Many of the articles in this edition of Tenant Talk point to the failure of the government to end segregation and discrimination, and to protect people that are vulnerable. Many communities across the country are organizing to find their own solutions to these problems.
Since 2012, community leaders from across the South have gathered at seven Southern Movement Assemblies to discuss the major issues affecting their neighborhoods, develop bold visions for the future, and commit to action. The result of these efforts is the Southern Movement Blueprint – a framework for creating a “new social economy,” a “people’s democracy” and a “defense of marginalized communities.”
The first part of the vision, creating a new social economy, means confronting harmful economies and constructing new institutions and practices like cooperatives. A people’s democracy means building coordinated local community-rule for “movement power.” The last part of the vision, protecting and defending communities, means working to eliminate “state violence” in all its forms.
The Southern Movement Blueprint identifies failed economies, false democracy and state violence as targets to hold accountable. Failed economies refer to markets that exploit communities, gentrification that displaces people and the elimination of jobs due to global systems of finance and technology. False democracy is voter disenfranchisement and restrictions that prevent people from participating in their civic duties. State violence refers to physical violence, economies of scarcity and environmental racism that are rising in communities every day.
There are many initiatives the blueprint suggests as means to eliminate the threats to communities. Strategies to practice liberation and to interrupt and dismantle oppression are proposed to create change in communities. Strategies of liberation include practicing local governance and community control and building new economies by supporting and establishing local businesses, learning and sharing hard skills, and cultivating community-controlled funds. Strategies to interrupt and dismantle oppression are mobilization and convergence, disruption and defense, and boycotts. Examples of strategies to dismantle oppression are standing in solidarity with Standing Rock and investigating and targeting Southern companies that have profited from ecological disasters.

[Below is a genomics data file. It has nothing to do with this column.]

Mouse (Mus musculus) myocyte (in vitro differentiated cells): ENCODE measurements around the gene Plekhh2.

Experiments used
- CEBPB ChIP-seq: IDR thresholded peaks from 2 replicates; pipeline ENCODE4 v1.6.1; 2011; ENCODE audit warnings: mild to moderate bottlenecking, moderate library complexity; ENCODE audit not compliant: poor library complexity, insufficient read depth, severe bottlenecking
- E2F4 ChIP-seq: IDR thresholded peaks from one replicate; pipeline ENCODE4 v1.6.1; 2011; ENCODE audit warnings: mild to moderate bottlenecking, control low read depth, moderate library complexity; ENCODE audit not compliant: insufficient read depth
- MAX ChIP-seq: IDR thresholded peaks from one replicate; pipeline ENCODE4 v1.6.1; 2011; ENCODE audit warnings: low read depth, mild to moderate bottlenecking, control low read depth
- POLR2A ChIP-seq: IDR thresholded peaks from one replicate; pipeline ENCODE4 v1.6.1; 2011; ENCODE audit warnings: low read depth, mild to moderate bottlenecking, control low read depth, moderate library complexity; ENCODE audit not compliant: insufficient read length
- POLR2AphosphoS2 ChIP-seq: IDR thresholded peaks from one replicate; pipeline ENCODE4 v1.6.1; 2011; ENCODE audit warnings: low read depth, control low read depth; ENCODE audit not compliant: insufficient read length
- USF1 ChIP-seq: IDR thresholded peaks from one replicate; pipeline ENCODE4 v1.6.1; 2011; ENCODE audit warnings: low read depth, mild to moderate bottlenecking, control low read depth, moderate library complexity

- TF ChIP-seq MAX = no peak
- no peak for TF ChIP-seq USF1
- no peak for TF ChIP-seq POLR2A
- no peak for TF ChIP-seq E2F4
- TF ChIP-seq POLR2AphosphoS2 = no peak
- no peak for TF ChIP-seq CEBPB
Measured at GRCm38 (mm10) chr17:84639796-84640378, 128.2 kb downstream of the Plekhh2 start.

The Southern Movement Blueprint also incorporates community infrastructure practices in order to create the vision of the Southern Movement Assembly. Mutual Aid Liberation Centers are community spaces organized locally to gather resources and support rapid response to crisis. They are spaces that provide sanctuary and an entry point for people to join the movement. Community and Frontline Assemblies are gatherings to practice governance from the bottom up. One example of an assembly is the Labor and Climate Assembly which organizes workers and community members directly affected by climate disasters and exploitative industries to build long-term strategies for just transitions.
The Southern Movement Blueprint offers a plan of action that builds slowly towards a Southern infrastructure connecting local communities through work, principles and values. There is room for everyone in the plan. If you are looking for ways to take local action in your community, and like the concept of the blueprint, you can learn more by going to www.southtosouth.org.